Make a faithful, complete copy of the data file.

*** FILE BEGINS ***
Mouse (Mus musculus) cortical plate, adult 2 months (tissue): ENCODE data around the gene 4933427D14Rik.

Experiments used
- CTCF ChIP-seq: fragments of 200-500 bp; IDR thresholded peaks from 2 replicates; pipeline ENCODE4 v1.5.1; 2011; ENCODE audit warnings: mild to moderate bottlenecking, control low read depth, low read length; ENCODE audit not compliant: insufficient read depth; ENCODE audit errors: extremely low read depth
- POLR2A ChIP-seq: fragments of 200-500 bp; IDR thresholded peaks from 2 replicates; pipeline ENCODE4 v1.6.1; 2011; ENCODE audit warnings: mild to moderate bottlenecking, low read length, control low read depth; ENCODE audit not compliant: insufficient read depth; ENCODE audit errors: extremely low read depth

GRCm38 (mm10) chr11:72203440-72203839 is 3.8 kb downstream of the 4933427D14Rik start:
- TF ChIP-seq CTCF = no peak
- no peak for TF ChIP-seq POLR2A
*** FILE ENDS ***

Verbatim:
Mouse (Mus musculus) cortical plate, adult 2 months (tissue): ENCODE data around the gene 4933427D14Rik.

Experiments used
- CTCF ChIP-seq: fragments of 200-500 bp; IDR thresholded peaks from 2 replicates; pipeline ENCODE4 v1.5.1; 2011; ENCODE audit warnings: mild to moderate bottlenecking, control low read depth, low read length; ENCODE audit not compliant: insufficient read depth; ENCODE audit errors: extremely low read depth
- POLR2A ChIP-seq: fragments of 200-500 bp; IDR thresholded peaks from 2 replicates; pipeline ENCODE4 v1.6.1; 2011; ENCODE audit warnings: mild to moderate bottlenecking, low read length, control low read depth; ENCODE audit not compliant: insufficient read depth; ENCODE audit errors: extremely low read depth

GRCm38 (mm10) chr11:72203440-72203839 is 3.8 kb downstream of the 4933427D14Rik start:
- TF ChIP-seq CTCF = no peak
- no peak for TF ChIP-seq POLR2A